“Our first idea was trying to order a giant plastic tube, but we’re thinking there’s no way we’re going to get a 33-foot tube that will work out well,” said Nyholm, a mechatronics engineering student. “After that, a few other ideas came around and we thought to ourselves, Why do we need to have this as a tube?”
Thinking outside the tube led the group to decide on a modular solution made of an aluminum building system: metal framing that can be fastened together in various configurations, like an oversized erector set. The group 3D-printed accessories to represent the instrumentation ports on the outside of the cryomodule.
Baffes is excited by the mockup’s modularity; it represents the HB650 now but could be reconfigured in the future to match the interfaces of the LB650, SSR1 and SSR2 modules.
“The systems that were designed and built are great, and will find real-world application at Fermilab,” said Baffes. “We are already using the HB650 cryomodule mockup in the PIP2IT test stand for cable dressing. So this device has already been useful and will continue to be useful into the installation of the project.”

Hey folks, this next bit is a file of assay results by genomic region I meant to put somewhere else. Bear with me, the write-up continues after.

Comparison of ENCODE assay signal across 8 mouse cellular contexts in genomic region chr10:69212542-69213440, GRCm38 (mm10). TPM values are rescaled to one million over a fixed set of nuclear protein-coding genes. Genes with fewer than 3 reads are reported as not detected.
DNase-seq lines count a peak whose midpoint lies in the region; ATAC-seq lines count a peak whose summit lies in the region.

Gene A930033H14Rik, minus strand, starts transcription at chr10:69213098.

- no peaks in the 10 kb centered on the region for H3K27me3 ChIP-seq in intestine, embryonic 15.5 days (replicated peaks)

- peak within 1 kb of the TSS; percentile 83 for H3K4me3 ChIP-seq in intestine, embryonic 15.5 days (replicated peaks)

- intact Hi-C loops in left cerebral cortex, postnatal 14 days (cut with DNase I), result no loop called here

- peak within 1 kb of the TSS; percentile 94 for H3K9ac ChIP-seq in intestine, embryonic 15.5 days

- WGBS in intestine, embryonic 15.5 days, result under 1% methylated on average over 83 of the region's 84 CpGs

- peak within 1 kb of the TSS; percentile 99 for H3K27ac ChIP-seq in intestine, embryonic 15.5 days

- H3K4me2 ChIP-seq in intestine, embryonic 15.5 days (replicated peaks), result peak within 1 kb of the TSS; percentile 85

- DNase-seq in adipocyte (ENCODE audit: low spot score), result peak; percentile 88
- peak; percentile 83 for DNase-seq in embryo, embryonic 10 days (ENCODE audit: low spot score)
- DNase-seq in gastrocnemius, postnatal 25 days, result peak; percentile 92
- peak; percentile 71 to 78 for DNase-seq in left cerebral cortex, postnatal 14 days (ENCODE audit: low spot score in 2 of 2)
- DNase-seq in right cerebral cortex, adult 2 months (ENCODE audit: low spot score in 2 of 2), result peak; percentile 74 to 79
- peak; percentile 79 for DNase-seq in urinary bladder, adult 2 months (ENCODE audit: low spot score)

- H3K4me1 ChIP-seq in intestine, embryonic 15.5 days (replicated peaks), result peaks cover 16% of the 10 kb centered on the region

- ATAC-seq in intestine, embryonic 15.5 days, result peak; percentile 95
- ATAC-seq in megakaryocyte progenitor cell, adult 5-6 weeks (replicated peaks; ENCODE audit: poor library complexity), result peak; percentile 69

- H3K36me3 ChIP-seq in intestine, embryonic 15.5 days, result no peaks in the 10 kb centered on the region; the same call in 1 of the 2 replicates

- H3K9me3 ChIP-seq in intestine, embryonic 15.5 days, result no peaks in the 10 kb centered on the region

The students were also pleased with their final design. “It was a great sense of satisfaction and accomplishment to see the entire thing complete,” said Nyholm.
Keith, a mechatronics engineering student, said he was familiar with Fermilab from when he participated in Saturday Morning Physics. His favorite part of the senior design experience was the chance to contribute to PIP-II, “the next step in science.”
“When I did the Saturday Morning Physics program [at Fermilab], I got to learn ‘why does matter exist?’ and ‘how do we find particles?’ and ‘what is everything?’” he said. “So, being able to be a part of that next step is pretty cool, to say the least.”
Fermi National Accelerator Laboratory is supported by the Office of Science of the U.S. Department of Energy. The Office of Science is the single largest supporter of basic research in the physical sciences in the United States and is working to address some of the most pressing challenges of our time. For more information, please visit science.energy.gov.